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  • Jay Ganguly
    19 Jan 4:08 am
      For the academics amongst us - an opportunity. Courtesy Prof. Naidu from South Africa.
      The Journal of Commonwealth and Postcolonial Studies (published by Routledge from 2016)Fall 2015Special Issue - Postcolonial and Transnational Crime FictionCall for Papers 
      Photo: ‘Feast of Trimalchio’, courtesy of AES+F Crime fiction is one of the mostpopular, widely-read categories of literature the world over, in mostinstances, second in numbers to the romance genre only.  The rise of crime fiction as a popular genrein the nineteenth century, with the publication of Edgar Allan Poe’s Auguste Dupinratiocinative tales and Arthur Conan Doyle’s Sherlock Holmes stories, coincidedwith the zenith of the colonial era and the birth of Modernism.  Crime fiction has always been a tool withwhich to interrogate the status quo - the imbrication of the structures ofpower and authority with the dark, murky, criminal elements of society.  In the twentieth century and in currenttimes, crime fiction has burgeoned, diversified and propagated to include anarray of sub-genres including feminist crime fiction, historical crime fiction,fantasy crime fiction, and hybrid sub-genres such as gastronomic crime fictionand eco-critical crime fiction.  Sincethe nineteenth century crime fiction has also provided a space for authors tocomment on colonial relations, the iniquities of colonialism, and theaberrations of colonial systems of law enforcement and justice.  The complex legacy of colonialism incontemporary times continues to be explored in transnational crime fiction.  This special issue aims to showcase thelatest scholarship on postcolonial and transnational crime fiction in which thefollowing questions are raised and answered: 

      - How has the genre of crime fiction, and its many sub-genres, been adapted, transformed, re-imagined and subverted by postcolonial and transnational crime fiction texts?

      - How does postcolonial and transnational crime fiction investigate colonial and neo-colonial power dynamics, structures of authority, notions of justice and law enforcement?

      - What specific cultural and socio-political contexts are examined in these texts?

      - How is this literature published, marketed and distributed?  Who are the primary readers of postcolonial and transnational crime fiction?
       
      Postcolonialand transnational crime fiction has developed into a cogent framework for narrating the complexities ofidentity, citizenship, and justice in a globalised, postcolonial world, as NelsPearson and Marc Singer demonstrated in DetectiveFiction in a Postcolonial and Transnational World (2009).   Thisspecial issue intends to extend the work pioneered in this seminal text, and inworks such as PostcolonialPostmortems: Crime Fiction from a Transcultural Perspective (2006) by Christine Matzke and Susanne Mühleisen, Crime and Empire(2003) by Upamanyu Pablo Mukherjee, and Detectingthe Nation (2004) by Caroline Reitz.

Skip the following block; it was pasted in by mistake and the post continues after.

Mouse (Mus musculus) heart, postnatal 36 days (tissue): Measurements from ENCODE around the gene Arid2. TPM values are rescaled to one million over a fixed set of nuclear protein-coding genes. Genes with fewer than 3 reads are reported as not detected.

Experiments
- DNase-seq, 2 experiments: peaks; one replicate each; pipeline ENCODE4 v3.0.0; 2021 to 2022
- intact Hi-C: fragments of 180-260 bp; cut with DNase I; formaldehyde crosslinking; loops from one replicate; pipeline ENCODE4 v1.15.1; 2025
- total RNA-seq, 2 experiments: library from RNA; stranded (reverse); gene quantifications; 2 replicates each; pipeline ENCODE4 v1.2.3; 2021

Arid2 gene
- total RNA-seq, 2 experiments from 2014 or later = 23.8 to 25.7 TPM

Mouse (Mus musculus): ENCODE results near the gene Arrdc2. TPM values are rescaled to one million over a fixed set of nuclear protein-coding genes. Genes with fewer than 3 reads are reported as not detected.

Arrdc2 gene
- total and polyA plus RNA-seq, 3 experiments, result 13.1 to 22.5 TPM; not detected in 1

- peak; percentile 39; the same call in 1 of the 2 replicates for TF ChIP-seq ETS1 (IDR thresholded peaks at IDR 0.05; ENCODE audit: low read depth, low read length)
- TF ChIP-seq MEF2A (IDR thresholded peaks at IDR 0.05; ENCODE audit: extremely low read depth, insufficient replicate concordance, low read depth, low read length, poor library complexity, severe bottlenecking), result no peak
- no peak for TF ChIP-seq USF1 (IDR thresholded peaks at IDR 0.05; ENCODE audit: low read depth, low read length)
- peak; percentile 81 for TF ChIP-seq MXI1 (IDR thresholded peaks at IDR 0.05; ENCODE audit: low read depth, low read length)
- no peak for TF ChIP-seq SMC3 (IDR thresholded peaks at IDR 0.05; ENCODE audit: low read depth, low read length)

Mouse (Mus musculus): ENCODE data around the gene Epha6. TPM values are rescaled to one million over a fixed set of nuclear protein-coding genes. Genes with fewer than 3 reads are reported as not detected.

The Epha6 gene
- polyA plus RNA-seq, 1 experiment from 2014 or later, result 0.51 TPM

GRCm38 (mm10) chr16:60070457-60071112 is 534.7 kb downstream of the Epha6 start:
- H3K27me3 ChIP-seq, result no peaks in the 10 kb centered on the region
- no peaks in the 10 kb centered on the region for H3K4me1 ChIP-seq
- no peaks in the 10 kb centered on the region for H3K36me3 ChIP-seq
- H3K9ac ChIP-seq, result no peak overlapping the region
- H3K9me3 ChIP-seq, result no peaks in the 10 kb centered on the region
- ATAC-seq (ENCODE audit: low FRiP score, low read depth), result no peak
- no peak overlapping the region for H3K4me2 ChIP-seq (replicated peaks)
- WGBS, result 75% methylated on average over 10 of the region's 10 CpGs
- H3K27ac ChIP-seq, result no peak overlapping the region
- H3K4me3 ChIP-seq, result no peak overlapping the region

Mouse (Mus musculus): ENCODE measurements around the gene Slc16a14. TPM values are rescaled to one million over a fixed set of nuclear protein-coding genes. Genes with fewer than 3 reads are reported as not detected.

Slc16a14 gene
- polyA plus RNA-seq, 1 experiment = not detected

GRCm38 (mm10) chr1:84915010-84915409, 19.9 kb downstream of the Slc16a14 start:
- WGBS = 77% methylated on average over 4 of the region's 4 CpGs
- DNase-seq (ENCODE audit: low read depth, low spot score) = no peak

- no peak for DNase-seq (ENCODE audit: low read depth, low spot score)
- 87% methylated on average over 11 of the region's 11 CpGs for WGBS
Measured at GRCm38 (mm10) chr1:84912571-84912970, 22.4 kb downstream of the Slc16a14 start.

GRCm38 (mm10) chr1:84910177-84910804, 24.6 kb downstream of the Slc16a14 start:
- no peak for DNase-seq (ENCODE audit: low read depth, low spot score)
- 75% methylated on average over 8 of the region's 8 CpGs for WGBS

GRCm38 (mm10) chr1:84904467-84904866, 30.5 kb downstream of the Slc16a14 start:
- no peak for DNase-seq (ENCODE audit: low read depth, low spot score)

The questions above and the following topics are guidelines forcontributors and are therefore not restrictive.

      ·        Crimefiction and Empire - nineteenth century crime and detective fiction and its inextricable link with the imperial enterprise


      - Golden Age crime fiction and twentieth century attitudes to colonialism in the anti-colonial era

      - The diversification of crime fiction in the late twentieth century, the rise of the postcolonial crime novel and the examination of postcolonial societies through the lens of the crime novel

      - Narratives of the nation/state in postcolonial and transnational crime fiction

      - Transnational crime fiction in the twenty-first century: community; beliefs; epistemologies; identity formation across national boundaries

      - Cultural translation, transcultural interpretation, and issues of migration and diaspora

      - Re-visiting issues of gender, race, ethnicity, class and sexuality in contemporary postcolonial and transnational crime fiction

      - Readers and the function of social analysis performed by these texts
       Deadlinefor abstracts [300 words] and contributors’ biographies [100 words]: 30April 2015Deadlinefor complete papers [6000-8000 words]: 30 June 2015  Please lookat the submission guidelines: http://jcpcsonline.com/%c2%a0Sendabstracts and 100 word biographies to:GuestEditorProfSam NaiduDepartmentof EnglishRhodesUniversitySouthAfricas.naidu@... Cheers for the Year of Waiting for Sherlock,Jay
      Jayantika GangulyGeneral Secretary and Editor, Sherlock Holmes Society of IndiaMember, Sherlock Holmes Society of LondonMember, Ceska spolecnost Sherlocka HolmeseAuthor, "The Holmes Sutra", MX Publishing, 2014 


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